American Graffiti


George Lucas is, unfortunately for him, a figure of fun. This grieves me sorely. He has given us so much happiness. In order to counter these atrocious slanders and sideswipes, I have written a defence of his early masterpiece, American Graffiti. Needless to say, I haven’t seen it. 

Oh, to have my youth again. Or, even better, to have George Lucas’s youth again. In the 1950s things sure were sweet for the pubescent director, if American Graffiti is to be believed. By day he drank soda-pop and root beer, whilst bopping and jiving to a wild new beat. It seemed like the fun would never stop, and every new bottle of syrupy carbonated liquid promised, upon opening, to spray out an invigorating mist of neat fun and bebop times. But as the twilight approached, then came George’s visions. As he lay in his humid, musty bed, George closed his eyes and dreamed ridiculous infantile dreams about big hairy men and glowing swords that go ‘swwvvvooom’.

This is film is half ode, half paean and half elegy to the hot pop-fuelled jiving of George’s days and the absurd imaginings of his nights. The young George Lucas is played by his older self, which jars at first, not least because he sports a fearsome grey beard and is two feet taller than the other actors. But after a while we accept this theatrical necessity and enter into the spirit of things. His friends, Chumpchump, Curly and Beeswax are played by an assortment of child actors. Most interestingly of all, the role of his love interest, Sindy, goes to an nearly convincing animatronic puppet. George’s acting during the love sequences with this puppet is a tour de force. We almost believe that George sees her as an actual woman.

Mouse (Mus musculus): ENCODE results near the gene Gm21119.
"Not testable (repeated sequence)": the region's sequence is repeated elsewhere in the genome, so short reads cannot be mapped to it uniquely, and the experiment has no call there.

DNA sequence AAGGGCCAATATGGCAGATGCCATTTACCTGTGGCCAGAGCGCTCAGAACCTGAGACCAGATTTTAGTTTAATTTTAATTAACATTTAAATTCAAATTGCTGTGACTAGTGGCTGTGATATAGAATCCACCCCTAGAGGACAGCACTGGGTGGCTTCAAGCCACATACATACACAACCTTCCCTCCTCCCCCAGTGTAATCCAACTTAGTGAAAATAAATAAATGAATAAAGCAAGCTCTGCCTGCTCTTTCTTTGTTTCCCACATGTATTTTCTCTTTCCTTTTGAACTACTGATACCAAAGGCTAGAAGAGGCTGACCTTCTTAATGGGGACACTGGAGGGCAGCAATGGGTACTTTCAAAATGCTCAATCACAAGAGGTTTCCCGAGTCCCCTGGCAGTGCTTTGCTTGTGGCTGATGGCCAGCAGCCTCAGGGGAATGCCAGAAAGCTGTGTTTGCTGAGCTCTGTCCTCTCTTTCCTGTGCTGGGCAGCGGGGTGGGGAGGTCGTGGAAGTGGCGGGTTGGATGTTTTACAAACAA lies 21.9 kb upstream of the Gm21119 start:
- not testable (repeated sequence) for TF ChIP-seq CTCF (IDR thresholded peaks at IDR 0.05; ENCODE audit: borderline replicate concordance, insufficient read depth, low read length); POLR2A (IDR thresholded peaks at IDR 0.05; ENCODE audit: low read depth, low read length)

American Graffiti features all of the staple elements of the 50s-based teen drama: games of ‘chicken’, knife fights, self-mutilation. But shot through every scene, no matter how bleak or tedious, is the warm, womb-like red glow of fond remembrance. And this is where Lucas really comes into his own: as a sort of Pied Piper leading us back into a pre-birth state, rescuing us from the cynical, bankrupt world of adulthood and taking us back to a more meaningful time, when we were, each of us, suspended in pellucid ante-natal bliss. This is a profoundly umbilical film. It reaches out to us from the mind of a man who, endearingly, wishes himself unborn and believes in aliens, and nourishes us with its nutritious viscous formula. We are all babies in the womb of George Lucas’s brain. Consequently, I have given it 7 out of 10.


2 Responses to “American Graffiti”

  1. Joe Says:

    Apparently the strapline to the film is ‘Where were you in ’62?’ – well I for one am immediately alienated by that. He should have stuck with ‘A long time ago, in a galaxy far, far away…’

  2. johnlebaptiste Says:

    That does seem to delimit it a bit you’re right. Far be it from me to reference myself, but the tagline should have been: ‘Step into the womb of the past’.

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